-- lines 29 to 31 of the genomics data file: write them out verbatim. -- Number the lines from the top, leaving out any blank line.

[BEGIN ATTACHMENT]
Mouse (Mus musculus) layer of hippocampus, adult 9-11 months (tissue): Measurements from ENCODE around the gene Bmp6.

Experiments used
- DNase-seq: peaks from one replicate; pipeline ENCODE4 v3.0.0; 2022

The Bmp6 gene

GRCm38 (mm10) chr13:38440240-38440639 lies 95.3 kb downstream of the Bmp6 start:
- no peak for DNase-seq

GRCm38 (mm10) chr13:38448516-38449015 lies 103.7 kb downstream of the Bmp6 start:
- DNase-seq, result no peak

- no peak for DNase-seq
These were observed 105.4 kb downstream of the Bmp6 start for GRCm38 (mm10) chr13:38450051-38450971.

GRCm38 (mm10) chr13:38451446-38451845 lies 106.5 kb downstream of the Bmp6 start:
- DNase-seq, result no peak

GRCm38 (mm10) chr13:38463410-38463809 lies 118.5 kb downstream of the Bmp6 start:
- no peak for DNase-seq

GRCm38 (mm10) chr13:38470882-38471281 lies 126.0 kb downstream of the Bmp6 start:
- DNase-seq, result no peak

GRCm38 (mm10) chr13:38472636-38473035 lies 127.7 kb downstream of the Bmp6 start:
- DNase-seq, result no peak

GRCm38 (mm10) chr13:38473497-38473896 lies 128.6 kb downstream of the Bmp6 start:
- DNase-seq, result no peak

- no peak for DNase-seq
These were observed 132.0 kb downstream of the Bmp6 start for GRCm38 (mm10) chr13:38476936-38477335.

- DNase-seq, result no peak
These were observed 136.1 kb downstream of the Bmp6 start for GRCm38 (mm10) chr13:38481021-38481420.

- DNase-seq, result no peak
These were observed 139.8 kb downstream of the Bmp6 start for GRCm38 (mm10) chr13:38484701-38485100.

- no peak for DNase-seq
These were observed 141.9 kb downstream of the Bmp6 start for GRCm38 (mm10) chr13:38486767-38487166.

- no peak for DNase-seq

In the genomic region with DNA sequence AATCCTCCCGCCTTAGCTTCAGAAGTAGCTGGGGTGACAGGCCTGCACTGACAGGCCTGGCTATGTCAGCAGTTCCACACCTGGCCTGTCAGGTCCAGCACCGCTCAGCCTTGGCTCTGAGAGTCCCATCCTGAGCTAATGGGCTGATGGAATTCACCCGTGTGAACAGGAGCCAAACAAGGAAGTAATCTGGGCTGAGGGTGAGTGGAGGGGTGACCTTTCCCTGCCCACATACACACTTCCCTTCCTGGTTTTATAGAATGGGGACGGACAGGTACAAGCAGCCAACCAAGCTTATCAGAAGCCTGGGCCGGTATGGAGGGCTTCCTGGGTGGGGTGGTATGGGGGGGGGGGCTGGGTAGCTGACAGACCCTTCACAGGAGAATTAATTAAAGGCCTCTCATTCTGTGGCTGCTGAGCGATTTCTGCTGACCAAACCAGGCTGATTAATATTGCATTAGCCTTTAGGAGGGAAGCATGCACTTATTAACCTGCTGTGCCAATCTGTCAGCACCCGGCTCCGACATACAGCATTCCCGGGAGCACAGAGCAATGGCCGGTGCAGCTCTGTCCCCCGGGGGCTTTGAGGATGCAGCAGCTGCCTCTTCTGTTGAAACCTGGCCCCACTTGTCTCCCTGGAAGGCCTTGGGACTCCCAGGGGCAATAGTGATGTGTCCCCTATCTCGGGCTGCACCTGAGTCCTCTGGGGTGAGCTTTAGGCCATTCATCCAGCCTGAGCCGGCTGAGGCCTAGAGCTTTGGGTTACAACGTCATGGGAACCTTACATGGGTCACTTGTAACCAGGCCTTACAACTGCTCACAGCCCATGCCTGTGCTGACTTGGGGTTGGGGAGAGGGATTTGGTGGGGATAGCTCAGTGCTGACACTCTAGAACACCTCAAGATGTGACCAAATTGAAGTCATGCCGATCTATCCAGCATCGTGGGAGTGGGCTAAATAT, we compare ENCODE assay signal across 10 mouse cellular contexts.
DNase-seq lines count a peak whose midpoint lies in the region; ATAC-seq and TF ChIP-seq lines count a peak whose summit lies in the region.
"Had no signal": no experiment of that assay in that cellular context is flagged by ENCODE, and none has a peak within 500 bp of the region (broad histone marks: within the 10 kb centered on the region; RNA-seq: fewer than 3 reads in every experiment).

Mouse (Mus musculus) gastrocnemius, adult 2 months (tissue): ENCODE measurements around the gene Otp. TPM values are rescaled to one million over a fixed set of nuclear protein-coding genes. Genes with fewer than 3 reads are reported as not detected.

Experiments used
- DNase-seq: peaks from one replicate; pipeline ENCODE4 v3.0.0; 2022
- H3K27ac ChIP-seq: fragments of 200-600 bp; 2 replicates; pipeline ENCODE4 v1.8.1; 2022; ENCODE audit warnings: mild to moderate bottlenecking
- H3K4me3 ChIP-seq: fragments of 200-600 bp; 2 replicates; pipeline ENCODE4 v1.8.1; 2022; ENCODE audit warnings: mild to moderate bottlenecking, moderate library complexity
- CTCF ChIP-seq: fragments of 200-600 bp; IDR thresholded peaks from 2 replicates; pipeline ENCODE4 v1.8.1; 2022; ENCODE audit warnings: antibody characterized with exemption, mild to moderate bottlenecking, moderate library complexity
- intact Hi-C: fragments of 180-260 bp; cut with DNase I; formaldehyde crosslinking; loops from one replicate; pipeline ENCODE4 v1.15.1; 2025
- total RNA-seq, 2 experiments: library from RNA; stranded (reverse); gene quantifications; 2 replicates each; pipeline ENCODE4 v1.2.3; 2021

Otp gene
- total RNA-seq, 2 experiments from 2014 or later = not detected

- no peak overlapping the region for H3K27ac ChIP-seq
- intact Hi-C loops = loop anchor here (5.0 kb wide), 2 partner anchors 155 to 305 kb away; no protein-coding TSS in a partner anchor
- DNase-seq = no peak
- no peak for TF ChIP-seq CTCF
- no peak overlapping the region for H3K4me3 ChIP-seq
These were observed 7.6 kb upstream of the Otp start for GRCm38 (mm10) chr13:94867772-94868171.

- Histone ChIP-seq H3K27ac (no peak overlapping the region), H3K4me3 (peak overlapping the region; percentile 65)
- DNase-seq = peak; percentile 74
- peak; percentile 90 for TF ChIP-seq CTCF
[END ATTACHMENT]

- no peak for DNase-seq

In the genomic region with DNA sequence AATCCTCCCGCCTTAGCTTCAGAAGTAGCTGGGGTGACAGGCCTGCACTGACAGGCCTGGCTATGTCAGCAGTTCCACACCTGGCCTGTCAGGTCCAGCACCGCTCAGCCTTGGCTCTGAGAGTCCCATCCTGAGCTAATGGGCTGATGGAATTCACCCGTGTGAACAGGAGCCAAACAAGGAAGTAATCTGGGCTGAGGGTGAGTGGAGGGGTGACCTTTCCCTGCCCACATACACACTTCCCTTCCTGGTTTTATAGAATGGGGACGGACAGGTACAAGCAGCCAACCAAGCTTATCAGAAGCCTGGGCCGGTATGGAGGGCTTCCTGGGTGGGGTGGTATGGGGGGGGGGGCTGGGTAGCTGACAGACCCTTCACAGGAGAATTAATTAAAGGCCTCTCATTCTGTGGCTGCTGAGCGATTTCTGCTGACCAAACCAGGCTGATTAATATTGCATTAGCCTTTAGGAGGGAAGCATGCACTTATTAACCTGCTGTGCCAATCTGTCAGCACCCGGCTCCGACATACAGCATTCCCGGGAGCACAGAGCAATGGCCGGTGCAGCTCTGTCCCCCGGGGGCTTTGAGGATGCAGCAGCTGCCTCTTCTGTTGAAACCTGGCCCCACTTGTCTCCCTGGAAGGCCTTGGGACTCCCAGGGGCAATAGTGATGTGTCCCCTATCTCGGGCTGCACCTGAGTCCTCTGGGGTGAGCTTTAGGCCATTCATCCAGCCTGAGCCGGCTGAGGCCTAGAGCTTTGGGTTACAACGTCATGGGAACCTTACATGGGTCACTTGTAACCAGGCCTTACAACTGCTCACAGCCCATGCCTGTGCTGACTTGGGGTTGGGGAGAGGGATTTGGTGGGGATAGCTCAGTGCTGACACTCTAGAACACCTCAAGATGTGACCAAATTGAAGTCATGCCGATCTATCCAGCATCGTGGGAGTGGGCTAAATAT, we compare ENCODE assay signal across 10 mouse cellular contexts.
DNase-seq lines count a peak whose midpoint lies in the region; ATAC-seq and TF ChIP-seq lines count a peak whose summit lies in the region.